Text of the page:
National Guard withdraws from Ferguson

Since the guard's arrival Monday, protests in the small section of town that had been the center of nightly unrest have begun to subside. The quietest night was overnight Wednesday and Thursday, when police arrested only a handful of people in the protest zone.

By , Associated Press

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    National Guard troops walk through a staging area inside a shopping center parking lot in Ferguson, Missouri, Aug. 21. The governor of Missouri ordered the withdrawal on Thursday of National Guard troops from riot-torn Ferguson, where tensions have eased after sometimes violent protests were staged nightly since police killed an unarmed black teenager.
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Missouri Gov. Jay Nixon on Thursday ordered the state National Guard to begin withdrawing from Ferguson, where nightly scenes of unrest have erupted since a white police officer fatally shot an unarmed black 18-year-old nearly two weeks ago.

Since the guard's arrival Monday, protests in the small section of town that had been the center of nightly unrest have begun to subside. The quietest night was overnight Wednesday and Thursday, when police arrested only a handful of people in the protest zone.

"As we continue to see improvement, I have ordered the Missouri National Guard to begin a systematic process of withdrawing from the city of Ferguson," the governor said in a statement.

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Demonstrations began after the Aug. 9 shooting of Michael Brown, and authorities have arrested at least 163 people in the protest area. Data provided Thursday by St. Louis County showed that while the majority of those arrested are Missourians, just seven live in Ferguson, a St. Louis suburb. The vast majority, 128 people, were cited for failure to disperse. Twenty-one face burglary-related charges.

Missouri State Highway Patrol Capt. Ron Johnson, in charge of securing Ferguson, said just six people were arrested at protests Wednesday night, compared to 47 the previous night, providing hope among law enforcement leaders that tensions may be beginning to ease.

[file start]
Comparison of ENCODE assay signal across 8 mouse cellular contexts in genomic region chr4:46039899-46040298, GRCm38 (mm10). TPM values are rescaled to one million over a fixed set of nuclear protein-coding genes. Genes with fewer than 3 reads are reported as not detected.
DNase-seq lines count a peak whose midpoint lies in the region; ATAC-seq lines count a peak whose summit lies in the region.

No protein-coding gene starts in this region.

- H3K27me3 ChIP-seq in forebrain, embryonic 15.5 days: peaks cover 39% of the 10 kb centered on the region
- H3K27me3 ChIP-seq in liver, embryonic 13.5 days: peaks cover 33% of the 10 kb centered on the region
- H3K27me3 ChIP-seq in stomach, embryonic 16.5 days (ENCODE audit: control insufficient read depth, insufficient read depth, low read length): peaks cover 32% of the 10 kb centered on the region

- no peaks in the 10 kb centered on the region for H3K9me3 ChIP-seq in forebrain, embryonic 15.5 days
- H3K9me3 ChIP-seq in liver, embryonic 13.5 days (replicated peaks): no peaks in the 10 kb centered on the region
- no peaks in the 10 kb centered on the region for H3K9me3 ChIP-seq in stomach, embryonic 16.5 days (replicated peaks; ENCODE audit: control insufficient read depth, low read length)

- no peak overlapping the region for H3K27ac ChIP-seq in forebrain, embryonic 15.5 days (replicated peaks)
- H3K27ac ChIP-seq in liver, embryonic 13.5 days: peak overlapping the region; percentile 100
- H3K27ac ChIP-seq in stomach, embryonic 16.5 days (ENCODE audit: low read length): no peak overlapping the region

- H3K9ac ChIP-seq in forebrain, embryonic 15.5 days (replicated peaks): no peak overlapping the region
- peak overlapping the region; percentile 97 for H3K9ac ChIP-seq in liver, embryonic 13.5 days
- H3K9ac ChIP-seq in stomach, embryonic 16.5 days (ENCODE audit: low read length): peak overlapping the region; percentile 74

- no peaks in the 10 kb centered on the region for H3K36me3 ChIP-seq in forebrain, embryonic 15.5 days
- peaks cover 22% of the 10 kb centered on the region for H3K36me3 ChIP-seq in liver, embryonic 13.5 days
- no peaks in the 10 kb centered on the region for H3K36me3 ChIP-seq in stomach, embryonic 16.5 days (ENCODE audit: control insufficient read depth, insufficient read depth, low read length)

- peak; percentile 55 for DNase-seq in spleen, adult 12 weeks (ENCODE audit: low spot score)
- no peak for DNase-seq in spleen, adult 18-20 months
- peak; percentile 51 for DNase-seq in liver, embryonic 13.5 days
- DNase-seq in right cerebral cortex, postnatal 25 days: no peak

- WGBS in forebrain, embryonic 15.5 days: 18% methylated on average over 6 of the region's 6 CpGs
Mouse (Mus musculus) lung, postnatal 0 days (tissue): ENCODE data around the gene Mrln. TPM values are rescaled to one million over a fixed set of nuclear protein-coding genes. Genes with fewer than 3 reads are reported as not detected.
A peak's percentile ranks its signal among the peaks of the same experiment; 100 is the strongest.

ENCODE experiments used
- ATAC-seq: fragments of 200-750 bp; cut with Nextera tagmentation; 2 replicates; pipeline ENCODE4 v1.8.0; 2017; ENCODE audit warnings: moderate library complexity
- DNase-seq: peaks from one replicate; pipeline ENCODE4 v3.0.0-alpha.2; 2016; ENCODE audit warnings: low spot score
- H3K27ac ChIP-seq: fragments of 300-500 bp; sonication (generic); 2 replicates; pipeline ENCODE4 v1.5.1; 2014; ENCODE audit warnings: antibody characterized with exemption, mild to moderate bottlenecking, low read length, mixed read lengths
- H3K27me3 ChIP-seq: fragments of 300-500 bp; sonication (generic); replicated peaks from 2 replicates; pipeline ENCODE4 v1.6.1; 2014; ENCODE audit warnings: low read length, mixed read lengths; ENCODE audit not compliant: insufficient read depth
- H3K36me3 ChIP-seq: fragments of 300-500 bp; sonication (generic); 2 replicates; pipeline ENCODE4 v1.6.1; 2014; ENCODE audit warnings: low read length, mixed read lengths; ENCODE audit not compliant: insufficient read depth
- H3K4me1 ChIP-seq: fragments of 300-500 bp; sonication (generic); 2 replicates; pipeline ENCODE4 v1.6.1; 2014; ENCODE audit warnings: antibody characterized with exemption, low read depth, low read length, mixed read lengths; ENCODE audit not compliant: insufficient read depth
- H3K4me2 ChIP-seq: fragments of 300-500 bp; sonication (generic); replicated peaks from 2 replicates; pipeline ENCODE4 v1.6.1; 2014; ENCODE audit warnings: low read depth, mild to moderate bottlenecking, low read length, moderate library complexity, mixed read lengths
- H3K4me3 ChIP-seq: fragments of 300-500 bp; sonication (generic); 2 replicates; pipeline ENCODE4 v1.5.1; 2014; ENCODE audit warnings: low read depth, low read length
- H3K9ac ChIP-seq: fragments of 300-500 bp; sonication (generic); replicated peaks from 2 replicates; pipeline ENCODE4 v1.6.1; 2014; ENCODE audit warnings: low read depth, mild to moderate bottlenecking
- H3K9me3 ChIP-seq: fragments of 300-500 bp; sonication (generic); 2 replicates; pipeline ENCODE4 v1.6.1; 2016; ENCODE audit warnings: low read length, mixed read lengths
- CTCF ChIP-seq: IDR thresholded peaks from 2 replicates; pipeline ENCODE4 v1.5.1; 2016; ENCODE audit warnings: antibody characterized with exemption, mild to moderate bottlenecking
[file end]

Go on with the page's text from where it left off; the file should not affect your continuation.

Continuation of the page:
Meanwhile Thursday, St. Louis County prosecutor Bob McCulloch reiterated he has no intentions of removing himself from the case, and he urged Nixon to once and for all decide if he will act on calls for McCulloch's ouster.

Some question McCulloch's ability to be unbiased since his father, mother and other relatives worked for St. Louis police. His father was killed while responding to a call involving a black suspect.

Nixon said this week he is not asking McCulloch to recuse himself. But a McCulloch aide, Ed Magee, said the governor "didn't take an actual position one way or the other."

McCulloch called for a more definitive decision. He said in a statement that Nixon must "end this distraction" or risk delay in resolution of the investigation.

A Nixon spokesman did not immediately return a message seeking comment.

A grand jury on Wednesday began considering evidence to determine whether the officer who shot Brown, Darren Wilson, should be charged. Magee said there was no timeline for the process, but it could take weeks.

Another fatal police-involved shooting happened this week in St. Louis. St. Louis police released video showing officers killing a knife-wielding man. The video shows the man saying, "Kill me now" as he moved toward two officers. The officers fired six shots each, killing 25-year-old Kajieme Powell.

The St. Louis shooting briefly spurred a gathering of about 150 people who chanted, "Hands up, don't shoot," a chant that has become common among protesters in Ferguson.

St. Louis Police Chief Sam Dotson said he wanted to move quickly to make public as much information as possible.

"I think the lessons learned from Ferguson were so crystal clear," Dotson said.

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